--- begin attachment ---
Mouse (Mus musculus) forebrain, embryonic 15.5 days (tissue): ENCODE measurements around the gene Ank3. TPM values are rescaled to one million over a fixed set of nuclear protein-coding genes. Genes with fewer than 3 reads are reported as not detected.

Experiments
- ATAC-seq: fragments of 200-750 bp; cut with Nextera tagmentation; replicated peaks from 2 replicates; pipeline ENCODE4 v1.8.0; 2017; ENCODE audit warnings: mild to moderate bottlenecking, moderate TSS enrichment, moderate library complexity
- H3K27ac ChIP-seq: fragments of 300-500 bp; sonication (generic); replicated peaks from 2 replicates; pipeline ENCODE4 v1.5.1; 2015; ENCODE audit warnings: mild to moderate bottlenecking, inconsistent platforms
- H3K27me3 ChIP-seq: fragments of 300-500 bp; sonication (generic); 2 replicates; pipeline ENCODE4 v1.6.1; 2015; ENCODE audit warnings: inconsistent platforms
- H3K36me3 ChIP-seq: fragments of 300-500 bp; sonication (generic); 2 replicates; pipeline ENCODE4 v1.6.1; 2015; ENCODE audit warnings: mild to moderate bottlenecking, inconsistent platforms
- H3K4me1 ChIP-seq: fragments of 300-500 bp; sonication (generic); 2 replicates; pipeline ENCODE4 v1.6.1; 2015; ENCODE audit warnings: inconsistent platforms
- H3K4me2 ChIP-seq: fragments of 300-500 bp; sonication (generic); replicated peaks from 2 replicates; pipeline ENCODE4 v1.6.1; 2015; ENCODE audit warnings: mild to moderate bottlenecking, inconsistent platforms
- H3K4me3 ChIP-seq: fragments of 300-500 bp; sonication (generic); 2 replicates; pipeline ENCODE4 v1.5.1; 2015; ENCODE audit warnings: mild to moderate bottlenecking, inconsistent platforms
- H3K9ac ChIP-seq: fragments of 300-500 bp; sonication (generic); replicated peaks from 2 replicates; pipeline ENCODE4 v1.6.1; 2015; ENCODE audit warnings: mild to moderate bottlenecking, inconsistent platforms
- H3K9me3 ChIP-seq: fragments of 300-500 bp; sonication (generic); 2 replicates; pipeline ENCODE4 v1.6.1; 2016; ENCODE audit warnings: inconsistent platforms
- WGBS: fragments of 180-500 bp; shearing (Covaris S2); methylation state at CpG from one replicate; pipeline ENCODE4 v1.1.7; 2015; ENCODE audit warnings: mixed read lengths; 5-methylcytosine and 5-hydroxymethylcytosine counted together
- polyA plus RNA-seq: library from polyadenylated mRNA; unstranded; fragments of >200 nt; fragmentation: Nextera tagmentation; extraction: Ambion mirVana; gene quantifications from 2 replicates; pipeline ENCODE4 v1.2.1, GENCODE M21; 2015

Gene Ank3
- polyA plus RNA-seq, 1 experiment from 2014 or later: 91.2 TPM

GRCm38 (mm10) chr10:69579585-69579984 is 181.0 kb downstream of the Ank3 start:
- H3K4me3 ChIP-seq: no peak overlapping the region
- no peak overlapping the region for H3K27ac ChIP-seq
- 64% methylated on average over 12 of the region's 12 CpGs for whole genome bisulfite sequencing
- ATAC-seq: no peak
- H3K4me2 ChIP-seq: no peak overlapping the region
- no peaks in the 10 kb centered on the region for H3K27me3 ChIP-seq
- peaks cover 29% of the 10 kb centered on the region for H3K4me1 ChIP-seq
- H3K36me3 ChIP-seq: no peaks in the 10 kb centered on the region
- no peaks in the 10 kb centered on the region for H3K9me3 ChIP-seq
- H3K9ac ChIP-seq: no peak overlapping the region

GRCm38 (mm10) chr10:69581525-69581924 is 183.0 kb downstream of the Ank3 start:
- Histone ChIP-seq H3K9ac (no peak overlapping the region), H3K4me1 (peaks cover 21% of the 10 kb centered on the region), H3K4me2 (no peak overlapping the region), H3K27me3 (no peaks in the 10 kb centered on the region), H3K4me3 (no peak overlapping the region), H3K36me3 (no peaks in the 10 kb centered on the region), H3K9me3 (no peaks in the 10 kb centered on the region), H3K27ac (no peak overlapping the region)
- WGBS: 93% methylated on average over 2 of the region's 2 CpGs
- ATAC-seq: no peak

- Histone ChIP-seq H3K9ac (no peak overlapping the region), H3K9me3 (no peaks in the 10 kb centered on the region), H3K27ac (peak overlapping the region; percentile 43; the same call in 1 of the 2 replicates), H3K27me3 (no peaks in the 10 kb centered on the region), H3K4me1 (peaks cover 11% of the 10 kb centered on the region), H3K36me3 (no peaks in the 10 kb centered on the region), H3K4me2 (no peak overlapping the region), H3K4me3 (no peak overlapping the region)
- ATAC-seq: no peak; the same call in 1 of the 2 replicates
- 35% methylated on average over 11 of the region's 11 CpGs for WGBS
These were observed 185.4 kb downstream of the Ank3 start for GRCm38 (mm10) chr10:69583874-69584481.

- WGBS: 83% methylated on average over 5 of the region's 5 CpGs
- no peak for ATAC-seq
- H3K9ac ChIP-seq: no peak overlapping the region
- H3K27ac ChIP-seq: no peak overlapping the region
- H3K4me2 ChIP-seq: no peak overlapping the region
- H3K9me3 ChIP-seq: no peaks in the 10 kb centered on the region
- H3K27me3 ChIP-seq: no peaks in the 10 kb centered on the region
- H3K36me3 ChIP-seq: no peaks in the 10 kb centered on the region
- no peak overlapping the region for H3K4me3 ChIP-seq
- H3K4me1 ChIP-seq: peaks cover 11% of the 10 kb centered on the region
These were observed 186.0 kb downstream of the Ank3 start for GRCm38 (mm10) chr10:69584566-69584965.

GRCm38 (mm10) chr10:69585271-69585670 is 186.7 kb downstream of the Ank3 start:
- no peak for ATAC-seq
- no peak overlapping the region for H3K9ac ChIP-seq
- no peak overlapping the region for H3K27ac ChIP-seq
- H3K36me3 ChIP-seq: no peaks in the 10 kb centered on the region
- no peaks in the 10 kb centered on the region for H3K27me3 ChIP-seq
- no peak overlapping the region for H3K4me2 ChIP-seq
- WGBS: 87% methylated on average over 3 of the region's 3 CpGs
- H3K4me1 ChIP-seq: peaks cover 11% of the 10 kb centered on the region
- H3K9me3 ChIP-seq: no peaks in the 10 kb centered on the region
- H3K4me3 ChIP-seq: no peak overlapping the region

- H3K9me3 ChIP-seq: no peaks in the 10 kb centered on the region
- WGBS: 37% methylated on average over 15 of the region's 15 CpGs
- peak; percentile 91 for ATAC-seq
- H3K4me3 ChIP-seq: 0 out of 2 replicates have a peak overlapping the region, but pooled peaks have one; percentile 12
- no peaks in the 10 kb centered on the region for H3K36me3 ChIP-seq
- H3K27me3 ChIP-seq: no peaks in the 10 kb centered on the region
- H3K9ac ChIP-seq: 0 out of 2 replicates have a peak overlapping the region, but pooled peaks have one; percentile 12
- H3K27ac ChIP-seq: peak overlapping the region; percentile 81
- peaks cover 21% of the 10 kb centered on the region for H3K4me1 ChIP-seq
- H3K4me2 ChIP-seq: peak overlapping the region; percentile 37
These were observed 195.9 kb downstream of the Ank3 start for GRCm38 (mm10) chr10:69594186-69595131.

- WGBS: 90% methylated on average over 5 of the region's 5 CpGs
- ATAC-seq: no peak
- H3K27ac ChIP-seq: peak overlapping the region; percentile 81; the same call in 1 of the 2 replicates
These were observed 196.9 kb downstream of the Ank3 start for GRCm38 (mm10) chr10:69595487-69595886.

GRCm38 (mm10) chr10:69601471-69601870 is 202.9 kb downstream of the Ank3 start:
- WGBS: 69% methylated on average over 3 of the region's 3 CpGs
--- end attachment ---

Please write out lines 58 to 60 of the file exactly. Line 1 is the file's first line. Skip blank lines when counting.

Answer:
- WGBS: 37% methylated on average over 15 of the region's 15 CpGs
- peak; percentile 91 for ATAC-seq
- H3K4me3 ChIP-seq: 0 out of 2 replicates have a peak overlapping the region, but pooled peaks have one; percentile 12